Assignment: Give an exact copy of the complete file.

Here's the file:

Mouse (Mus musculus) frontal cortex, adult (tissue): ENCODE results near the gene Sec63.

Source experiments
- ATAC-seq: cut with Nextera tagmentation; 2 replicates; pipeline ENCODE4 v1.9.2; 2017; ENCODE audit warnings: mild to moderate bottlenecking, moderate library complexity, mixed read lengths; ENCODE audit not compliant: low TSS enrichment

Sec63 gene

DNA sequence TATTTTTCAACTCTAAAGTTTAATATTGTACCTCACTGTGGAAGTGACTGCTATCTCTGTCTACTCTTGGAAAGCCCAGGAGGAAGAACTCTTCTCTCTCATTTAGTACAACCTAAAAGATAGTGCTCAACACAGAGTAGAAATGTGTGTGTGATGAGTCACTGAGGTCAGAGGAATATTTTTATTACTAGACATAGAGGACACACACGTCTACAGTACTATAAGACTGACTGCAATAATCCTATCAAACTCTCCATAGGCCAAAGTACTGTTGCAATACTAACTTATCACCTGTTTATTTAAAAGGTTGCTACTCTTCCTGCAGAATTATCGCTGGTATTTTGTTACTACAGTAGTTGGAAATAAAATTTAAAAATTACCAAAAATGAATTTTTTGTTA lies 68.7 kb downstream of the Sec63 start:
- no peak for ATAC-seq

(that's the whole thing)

Mouse (Mus musculus) frontal cortex, adult (tissue): ENCODE results near the gene Sec63.

Source experiments
- ATAC-seq: cut with Nextera tagmentation; 2 replicates; pipeline ENCODE4 v1.9.2; 2017; ENCODE audit warnings: mild to moderate bottlenecking, moderate library complexity, mixed read lengths; ENCODE audit not compliant: low TSS enrichment

Sec63 gene

DNA sequence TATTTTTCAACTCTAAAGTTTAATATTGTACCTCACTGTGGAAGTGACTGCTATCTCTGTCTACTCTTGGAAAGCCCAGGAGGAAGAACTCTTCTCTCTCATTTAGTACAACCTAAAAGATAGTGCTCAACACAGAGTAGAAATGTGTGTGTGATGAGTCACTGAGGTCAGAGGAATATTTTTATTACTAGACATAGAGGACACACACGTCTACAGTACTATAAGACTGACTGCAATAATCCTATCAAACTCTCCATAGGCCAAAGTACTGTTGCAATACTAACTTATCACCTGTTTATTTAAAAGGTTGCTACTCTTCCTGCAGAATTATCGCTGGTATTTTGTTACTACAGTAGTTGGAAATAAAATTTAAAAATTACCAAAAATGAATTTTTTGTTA lies 68.7 kb downstream of the Sec63 start:
- no peak for ATAC-seq